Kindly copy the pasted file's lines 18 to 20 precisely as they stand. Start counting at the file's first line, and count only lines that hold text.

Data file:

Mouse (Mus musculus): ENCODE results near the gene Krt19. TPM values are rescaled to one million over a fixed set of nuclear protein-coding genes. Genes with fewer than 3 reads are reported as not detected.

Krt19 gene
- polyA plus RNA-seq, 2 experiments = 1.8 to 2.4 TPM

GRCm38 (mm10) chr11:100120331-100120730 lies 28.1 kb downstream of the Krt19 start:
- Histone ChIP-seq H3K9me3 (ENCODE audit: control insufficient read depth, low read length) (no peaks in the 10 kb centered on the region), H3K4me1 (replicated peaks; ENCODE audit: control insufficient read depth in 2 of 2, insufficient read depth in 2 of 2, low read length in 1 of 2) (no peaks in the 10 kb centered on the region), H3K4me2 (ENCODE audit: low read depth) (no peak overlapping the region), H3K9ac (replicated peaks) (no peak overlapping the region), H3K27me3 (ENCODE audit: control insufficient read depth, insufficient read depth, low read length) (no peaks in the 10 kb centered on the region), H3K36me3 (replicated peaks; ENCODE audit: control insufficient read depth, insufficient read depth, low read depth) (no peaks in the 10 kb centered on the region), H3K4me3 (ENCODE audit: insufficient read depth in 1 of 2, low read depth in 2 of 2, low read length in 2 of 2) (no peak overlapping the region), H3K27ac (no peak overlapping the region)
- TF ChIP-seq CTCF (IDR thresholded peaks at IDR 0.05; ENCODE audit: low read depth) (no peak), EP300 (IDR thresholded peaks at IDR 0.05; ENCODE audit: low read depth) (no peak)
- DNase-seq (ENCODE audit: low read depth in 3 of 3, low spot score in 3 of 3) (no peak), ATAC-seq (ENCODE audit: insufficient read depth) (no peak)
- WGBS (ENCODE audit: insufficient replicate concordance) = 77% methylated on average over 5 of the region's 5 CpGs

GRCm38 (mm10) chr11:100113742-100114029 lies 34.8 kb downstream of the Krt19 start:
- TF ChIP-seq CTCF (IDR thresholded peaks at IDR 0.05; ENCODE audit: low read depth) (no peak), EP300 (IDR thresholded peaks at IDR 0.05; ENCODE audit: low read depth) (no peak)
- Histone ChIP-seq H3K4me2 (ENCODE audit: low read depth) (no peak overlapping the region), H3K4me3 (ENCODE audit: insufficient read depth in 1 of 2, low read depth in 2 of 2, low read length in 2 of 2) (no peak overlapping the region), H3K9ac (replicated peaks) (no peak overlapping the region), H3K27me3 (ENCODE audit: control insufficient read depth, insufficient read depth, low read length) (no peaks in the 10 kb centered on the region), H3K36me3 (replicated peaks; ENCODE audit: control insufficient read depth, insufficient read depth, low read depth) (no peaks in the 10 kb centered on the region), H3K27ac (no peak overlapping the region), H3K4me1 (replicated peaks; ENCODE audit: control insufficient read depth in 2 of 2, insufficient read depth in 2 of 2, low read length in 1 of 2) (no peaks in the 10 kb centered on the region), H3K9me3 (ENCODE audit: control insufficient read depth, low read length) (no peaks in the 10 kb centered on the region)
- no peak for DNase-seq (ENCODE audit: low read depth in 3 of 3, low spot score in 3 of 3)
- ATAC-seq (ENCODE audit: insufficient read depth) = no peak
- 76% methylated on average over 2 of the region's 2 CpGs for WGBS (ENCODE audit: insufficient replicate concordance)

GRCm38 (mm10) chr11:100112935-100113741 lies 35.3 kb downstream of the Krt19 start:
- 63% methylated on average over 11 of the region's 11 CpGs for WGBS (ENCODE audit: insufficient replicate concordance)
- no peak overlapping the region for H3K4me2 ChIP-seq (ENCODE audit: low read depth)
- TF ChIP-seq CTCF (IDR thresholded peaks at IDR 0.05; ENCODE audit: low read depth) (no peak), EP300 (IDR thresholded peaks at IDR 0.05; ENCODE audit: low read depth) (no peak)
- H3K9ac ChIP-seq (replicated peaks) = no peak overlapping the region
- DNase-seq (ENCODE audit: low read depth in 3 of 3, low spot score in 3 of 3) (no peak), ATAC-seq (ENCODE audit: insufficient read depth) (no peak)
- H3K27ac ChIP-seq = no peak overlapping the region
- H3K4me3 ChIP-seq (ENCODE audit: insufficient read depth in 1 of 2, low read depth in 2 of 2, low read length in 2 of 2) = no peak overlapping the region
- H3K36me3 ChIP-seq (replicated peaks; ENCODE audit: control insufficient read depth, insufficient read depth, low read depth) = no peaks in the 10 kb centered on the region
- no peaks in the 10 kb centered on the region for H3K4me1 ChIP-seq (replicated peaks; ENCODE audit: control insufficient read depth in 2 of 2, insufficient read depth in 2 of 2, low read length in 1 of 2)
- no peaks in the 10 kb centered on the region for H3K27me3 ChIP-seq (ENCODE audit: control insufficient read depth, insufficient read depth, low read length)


- TF ChIP-seq CTCF (IDR thresholded peaks at IDR 0.05; ENCODE audit: low read depth) (no peak), EP300 (IDR thresholded peaks at IDR 0.05; ENCODE audit: low read depth) (no peak)
- H3K9ac ChIP-seq (replicated peaks) = no peak overlapping the region
- DNase-seq (ENCODE audit: low read depth in 3 of 3, low spot score in 3 of 3) (no peak), ATAC-seq (ENCODE audit: insufficient read depth) (no peak)